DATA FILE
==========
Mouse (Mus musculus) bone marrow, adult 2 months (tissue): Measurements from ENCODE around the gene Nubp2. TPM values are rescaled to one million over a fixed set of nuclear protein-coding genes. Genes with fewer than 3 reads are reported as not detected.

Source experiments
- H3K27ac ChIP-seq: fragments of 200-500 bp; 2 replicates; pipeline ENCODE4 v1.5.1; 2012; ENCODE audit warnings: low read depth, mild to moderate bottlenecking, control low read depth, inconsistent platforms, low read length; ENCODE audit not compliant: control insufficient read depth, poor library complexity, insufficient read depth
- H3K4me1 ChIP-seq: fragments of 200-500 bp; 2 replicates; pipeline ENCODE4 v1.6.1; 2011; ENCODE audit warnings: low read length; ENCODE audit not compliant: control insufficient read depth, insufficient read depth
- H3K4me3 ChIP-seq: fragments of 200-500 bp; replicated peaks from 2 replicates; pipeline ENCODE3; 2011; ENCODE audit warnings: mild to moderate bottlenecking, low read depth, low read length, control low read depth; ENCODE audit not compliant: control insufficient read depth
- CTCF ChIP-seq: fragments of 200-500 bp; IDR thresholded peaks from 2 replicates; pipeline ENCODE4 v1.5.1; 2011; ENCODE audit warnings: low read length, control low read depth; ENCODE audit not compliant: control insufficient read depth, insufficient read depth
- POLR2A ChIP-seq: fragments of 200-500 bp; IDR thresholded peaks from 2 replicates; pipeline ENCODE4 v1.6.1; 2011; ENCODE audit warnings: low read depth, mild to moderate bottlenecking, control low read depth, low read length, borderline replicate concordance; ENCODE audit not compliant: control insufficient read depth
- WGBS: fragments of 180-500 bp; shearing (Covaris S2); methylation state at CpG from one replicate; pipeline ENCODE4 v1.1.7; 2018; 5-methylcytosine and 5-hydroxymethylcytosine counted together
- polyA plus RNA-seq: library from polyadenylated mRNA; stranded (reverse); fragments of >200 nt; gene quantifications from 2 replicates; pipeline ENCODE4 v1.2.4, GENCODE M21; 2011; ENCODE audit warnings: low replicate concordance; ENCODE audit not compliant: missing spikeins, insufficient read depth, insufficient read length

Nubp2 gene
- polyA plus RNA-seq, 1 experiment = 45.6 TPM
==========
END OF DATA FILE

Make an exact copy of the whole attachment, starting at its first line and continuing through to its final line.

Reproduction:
Mouse (Mus musculus) bone marrow, adult 2 months (tissue): Measurements from ENCODE around the gene Nubp2. TPM values are rescaled to one million over a fixed set of nuclear protein-coding genes. Genes with fewer than 3 reads are reported as not detected.

Source experiments
- H3K27ac ChIP-seq: fragments of 200-500 bp; 2 replicates; pipeline ENCODE4 v1.5.1; 2012; ENCODE audit warnings: low read depth, mild to moderate bottlenecking, control low read depth, inconsistent platforms, low read length; ENCODE audit not compliant: control insufficient read depth, poor library complexity, insufficient read depth
- H3K4me1 ChIP-seq: fragments of 200-500 bp; 2 replicates; pipeline ENCODE4 v1.6.1; 2011; ENCODE audit warnings: low read length; ENCODE audit not compliant: control insufficient read depth, insufficient read depth
- H3K4me3 ChIP-seq: fragments of 200-500 bp; replicated peaks from 2 replicates; pipeline ENCODE3; 2011; ENCODE audit warnings: mild to moderate bottlenecking, low read depth, low read length, control low read depth; ENCODE audit not compliant: control insufficient read depth
- CTCF ChIP-seq: fragments of 200-500 bp; IDR thresholded peaks from 2 replicates; pipeline ENCODE4 v1.5.1; 2011; ENCODE audit warnings: low read length, control low read depth; ENCODE audit not compliant: control insufficient read depth, insufficient read depth
- POLR2A ChIP-seq: fragments of 200-500 bp; IDR thresholded peaks from 2 replicates; pipeline ENCODE4 v1.6.1; 2011; ENCODE audit warnings: low read depth, mild to moderate bottlenecking, control low read depth, low read length, borderline replicate concordance; ENCODE audit not compliant: control insufficient read depth
- WGBS: fragments of 180-500 bp; shearing (Covaris S2); methylation state at CpG from one replicate; pipeline ENCODE4 v1.1.7; 2018; 5-methylcytosine and 5-hydroxymethylcytosine counted together
- polyA plus RNA-seq: library from polyadenylated mRNA; stranded (reverse); fragments of >200 nt; gene quantifications from 2 replicates; pipeline ENCODE4 v1.2.4, GENCODE M21; 2011; ENCODE audit warnings: low replicate concordance; ENCODE audit not compliant: missing spikeins, insufficient read depth, insufficient read length

Nubp2 gene
- polyA plus RNA-seq, 1 experiment = 45.6 TPM